The world’s economic powers finally appear to be closing ranks behind efforts to address global poverty and economic underdevelopment. At this year’s World Economic Forum, within the G-8, and elsewhere, the consensus that something needs to be done has been as clear and as it is welcome. But, for some of the world’s poorest regions, particularly Sub-Saharan Africa (SSA), a commitment to help may not be enough.
Basic indicators of economic and social development show SSA lagging far behind other developing areas. The average income per capita of SSA countries in 2000 was less than half that for all developing countries, about 40% of the level of East Asian and Pacific developing countries, and less than 25% that of Latin America and the Caribbean countries.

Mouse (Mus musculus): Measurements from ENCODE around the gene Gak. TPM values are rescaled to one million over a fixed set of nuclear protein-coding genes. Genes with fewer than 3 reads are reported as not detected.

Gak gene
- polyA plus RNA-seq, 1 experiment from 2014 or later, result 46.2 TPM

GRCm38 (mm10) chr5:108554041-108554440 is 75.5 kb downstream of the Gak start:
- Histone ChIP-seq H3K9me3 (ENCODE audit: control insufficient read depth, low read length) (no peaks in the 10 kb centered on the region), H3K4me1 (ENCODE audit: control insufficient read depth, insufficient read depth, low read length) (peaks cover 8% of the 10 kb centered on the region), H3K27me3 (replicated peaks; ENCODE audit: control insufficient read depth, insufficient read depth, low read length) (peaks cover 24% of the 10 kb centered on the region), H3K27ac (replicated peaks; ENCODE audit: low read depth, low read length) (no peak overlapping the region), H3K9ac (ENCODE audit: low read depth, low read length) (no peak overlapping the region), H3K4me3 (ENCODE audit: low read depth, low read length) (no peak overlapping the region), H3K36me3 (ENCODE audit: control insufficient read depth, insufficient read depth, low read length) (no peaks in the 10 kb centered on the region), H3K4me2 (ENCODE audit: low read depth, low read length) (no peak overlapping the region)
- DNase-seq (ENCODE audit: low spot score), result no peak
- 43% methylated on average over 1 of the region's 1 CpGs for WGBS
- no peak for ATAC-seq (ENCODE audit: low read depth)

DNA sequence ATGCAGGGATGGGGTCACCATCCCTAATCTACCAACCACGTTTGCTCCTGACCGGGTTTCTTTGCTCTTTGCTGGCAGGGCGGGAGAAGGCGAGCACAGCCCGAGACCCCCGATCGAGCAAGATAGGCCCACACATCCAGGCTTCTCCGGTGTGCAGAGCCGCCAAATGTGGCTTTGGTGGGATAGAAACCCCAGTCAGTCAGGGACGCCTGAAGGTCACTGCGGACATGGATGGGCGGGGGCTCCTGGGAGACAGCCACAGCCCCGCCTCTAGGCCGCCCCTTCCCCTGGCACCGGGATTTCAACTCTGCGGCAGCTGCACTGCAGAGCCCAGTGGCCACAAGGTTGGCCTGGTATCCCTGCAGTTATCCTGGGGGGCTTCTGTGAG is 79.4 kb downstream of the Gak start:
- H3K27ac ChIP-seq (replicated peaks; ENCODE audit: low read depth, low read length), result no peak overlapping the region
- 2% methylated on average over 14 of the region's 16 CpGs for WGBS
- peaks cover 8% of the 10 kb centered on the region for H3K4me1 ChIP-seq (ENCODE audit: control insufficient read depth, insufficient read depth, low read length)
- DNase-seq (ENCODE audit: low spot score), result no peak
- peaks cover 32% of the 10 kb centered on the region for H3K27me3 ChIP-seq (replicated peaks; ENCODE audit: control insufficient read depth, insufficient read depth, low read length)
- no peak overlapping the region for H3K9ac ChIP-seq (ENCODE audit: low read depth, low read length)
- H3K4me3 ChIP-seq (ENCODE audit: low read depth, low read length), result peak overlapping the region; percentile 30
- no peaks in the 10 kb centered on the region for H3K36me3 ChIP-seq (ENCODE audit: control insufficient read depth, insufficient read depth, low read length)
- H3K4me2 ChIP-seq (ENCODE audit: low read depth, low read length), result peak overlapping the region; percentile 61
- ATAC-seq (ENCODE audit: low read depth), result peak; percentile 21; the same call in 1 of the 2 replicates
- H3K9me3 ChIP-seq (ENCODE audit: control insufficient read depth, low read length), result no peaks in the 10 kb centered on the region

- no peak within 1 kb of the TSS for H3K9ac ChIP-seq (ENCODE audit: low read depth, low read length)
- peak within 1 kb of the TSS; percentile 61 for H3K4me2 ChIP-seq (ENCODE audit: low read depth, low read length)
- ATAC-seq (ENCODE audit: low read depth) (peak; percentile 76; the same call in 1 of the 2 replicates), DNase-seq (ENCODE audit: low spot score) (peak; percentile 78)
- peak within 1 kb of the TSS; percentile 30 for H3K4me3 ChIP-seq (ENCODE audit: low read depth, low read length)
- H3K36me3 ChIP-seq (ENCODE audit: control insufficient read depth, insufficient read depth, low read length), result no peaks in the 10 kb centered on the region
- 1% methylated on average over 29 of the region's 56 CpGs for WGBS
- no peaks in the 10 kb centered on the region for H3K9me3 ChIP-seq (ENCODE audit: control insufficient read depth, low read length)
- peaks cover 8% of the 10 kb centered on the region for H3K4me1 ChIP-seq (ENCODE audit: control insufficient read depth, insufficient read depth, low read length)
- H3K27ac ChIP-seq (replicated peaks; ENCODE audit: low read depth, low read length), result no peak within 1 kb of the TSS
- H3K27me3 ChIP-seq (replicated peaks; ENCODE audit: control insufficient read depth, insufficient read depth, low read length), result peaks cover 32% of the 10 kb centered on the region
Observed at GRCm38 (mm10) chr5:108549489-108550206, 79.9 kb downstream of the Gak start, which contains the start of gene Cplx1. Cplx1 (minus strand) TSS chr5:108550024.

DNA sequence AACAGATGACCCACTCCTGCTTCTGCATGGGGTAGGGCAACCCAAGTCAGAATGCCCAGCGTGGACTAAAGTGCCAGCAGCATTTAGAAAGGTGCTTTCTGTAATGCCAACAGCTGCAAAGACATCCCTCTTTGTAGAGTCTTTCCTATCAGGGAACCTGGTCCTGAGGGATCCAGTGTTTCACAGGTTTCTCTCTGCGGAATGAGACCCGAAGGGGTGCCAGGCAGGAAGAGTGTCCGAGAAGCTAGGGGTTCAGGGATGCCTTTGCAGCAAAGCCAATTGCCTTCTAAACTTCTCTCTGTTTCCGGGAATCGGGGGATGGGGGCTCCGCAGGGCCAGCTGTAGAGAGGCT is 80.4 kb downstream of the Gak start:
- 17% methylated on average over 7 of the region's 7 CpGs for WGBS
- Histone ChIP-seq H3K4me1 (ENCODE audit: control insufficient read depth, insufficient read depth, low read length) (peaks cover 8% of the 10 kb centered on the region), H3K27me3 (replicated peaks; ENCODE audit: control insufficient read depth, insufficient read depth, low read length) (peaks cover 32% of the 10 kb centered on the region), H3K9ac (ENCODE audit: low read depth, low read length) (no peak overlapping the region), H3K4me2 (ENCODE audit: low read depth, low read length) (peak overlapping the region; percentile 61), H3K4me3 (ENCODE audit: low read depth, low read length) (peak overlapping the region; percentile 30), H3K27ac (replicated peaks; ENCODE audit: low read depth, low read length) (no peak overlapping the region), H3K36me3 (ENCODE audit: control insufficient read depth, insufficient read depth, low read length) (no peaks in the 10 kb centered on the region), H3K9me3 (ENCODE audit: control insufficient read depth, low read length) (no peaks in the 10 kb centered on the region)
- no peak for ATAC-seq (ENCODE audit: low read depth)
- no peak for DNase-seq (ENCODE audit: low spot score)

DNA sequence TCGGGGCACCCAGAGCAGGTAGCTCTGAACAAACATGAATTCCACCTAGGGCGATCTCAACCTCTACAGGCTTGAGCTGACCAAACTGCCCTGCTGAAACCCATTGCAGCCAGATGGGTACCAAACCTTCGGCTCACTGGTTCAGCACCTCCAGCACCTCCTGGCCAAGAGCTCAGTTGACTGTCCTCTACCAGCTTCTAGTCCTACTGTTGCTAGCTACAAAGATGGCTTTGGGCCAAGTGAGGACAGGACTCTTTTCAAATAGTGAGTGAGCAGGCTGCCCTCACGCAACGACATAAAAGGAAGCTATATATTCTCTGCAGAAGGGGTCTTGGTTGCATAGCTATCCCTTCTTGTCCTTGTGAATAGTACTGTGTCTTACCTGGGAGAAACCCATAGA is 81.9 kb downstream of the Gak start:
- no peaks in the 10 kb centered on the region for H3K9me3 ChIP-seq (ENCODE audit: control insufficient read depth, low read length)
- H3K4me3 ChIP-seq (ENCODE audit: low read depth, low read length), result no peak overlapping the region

Similarly, life expectancy at birth in SSA countries lagged 16 years behind the developing-country average, 14 years behind countries in South Asia, and 21 years behind countries in East Asia, Latin America, and the Caribbean. In combined gross enrolment in primary, secondary and higher education, SSA countries stood 19% below the average for developing countries, 11% below South Asian countries, 29% below East Asia and the Pacific, and 32% below Latin America and the Caribbean.
What accounts for this broad-based underdevelopment? Until the late 1800’s, most of Africa was unexplored and occupied by hunter-gatherers and practitioners of subsistence agriculture. Land was relatively abundant and allocated by tribal chiefs without regard to Western-style property rights. The only territorial units resembling those that exist today were Ethiopia, Liberia, and South Africa.